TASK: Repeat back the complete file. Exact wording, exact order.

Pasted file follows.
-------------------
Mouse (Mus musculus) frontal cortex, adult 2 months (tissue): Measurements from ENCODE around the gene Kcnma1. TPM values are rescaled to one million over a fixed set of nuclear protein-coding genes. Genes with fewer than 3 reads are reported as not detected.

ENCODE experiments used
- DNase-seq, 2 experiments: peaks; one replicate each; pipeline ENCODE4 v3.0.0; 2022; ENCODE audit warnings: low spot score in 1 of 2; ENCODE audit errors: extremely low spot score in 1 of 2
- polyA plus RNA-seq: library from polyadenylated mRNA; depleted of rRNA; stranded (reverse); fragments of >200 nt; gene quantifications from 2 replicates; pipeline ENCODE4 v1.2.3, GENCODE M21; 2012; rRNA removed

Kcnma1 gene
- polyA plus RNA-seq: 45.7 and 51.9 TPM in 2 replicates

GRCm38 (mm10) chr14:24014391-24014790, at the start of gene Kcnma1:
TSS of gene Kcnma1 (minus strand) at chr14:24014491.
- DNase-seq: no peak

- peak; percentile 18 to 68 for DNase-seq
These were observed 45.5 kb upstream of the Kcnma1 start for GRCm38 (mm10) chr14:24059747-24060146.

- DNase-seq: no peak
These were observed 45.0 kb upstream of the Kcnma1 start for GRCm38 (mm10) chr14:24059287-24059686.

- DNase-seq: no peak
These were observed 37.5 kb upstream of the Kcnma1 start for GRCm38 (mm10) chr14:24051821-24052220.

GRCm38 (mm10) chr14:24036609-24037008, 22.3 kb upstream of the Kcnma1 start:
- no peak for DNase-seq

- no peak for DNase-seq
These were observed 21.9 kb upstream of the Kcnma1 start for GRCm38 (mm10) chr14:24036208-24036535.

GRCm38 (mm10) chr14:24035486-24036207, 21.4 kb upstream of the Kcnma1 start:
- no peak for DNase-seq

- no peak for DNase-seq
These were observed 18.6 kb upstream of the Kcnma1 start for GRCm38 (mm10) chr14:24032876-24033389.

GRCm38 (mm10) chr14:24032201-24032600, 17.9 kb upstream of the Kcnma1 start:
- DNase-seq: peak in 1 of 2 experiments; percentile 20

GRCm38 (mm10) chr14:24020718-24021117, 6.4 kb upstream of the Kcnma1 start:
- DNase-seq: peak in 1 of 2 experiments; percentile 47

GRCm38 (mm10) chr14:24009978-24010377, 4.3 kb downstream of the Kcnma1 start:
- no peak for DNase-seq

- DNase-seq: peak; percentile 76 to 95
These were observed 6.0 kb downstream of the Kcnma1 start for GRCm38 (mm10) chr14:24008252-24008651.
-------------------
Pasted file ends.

Mouse (Mus musculus) frontal cortex, adult 2 months (tissue): Measurements from ENCODE around the gene Kcnma1. TPM values are rescaled to one million over a fixed set of nuclear protein-coding genes. Genes with fewer than 3 reads are reported as not detected.

ENCODE experiments used
- DNase-seq, 2 experiments: peaks; one replicate each; pipeline ENCODE4 v3.0.0; 2022; ENCODE audit warnings: low spot score in 1 of 2; ENCODE audit errors: extremely low spot score in 1 of 2
- polyA plus RNA-seq: library from polyadenylated mRNA; depleted of rRNA; stranded (reverse); fragments of >200 nt; gene quantifications from 2 replicates; pipeline ENCODE4 v1.2.3, GENCODE M21; 2012; rRNA removed

Kcnma1 gene
- polyA plus RNA-seq: 45.7 and 51.9 TPM in 2 replicates

GRCm38 (mm10) chr14:24014391-24014790, at the start of gene Kcnma1:
TSS of gene Kcnma1 (minus strand) at chr14:24014491.
- DNase-seq: no peak

- peak; percentile 18 to 68 for DNase-seq
These were observed 45.5 kb upstream of the Kcnma1 start for GRCm38 (mm10) chr14:24059747-24060146.

- DNase-seq: no peak
These were observed 45.0 kb upstream of the Kcnma1 start for GRCm38 (mm10) chr14:24059287-24059686.

- DNase-seq: no peak
These were observed 37.5 kb upstream of the Kcnma1 start for GRCm38 (mm10) chr14:24051821-24052220.

GRCm38 (mm10) chr14:24036609-24037008, 22.3 kb upstream of the Kcnma1 start:
- no peak for DNase-seq

- no peak for DNase-seq
These were observed 21.9 kb upstream of the Kcnma1 start for GRCm38 (mm10) chr14:24036208-24036535.

GRCm38 (mm10) chr14:24035486-24036207, 21.4 kb upstream of the Kcnma1 start:
- no peak for DNase-seq

- no peak for DNase-seq
These were observed 18.6 kb upstream of the Kcnma1 start for GRCm38 (mm10) chr14:24032876-24033389.

GRCm38 (mm10) chr14:24032201-24032600, 17.9 kb upstream of the Kcnma1 start:
- DNase-seq: peak in 1 of 2 experiments; percentile 20

GRCm38 (mm10) chr14:24020718-24021117, 6.4 kb upstream of the Kcnma1 start:
- DNase-seq: peak in 1 of 2 experiments; percentile 47

GRCm38 (mm10) chr14:24009978-24010377, 4.3 kb downstream of the Kcnma1 start:
- no peak for DNase-seq

- DNase-seq: peak; percentile 76 to 95
These were observed 6.0 kb downstream of the Kcnma1 start for GRCm38 (mm10) chr14:24008252-24008651.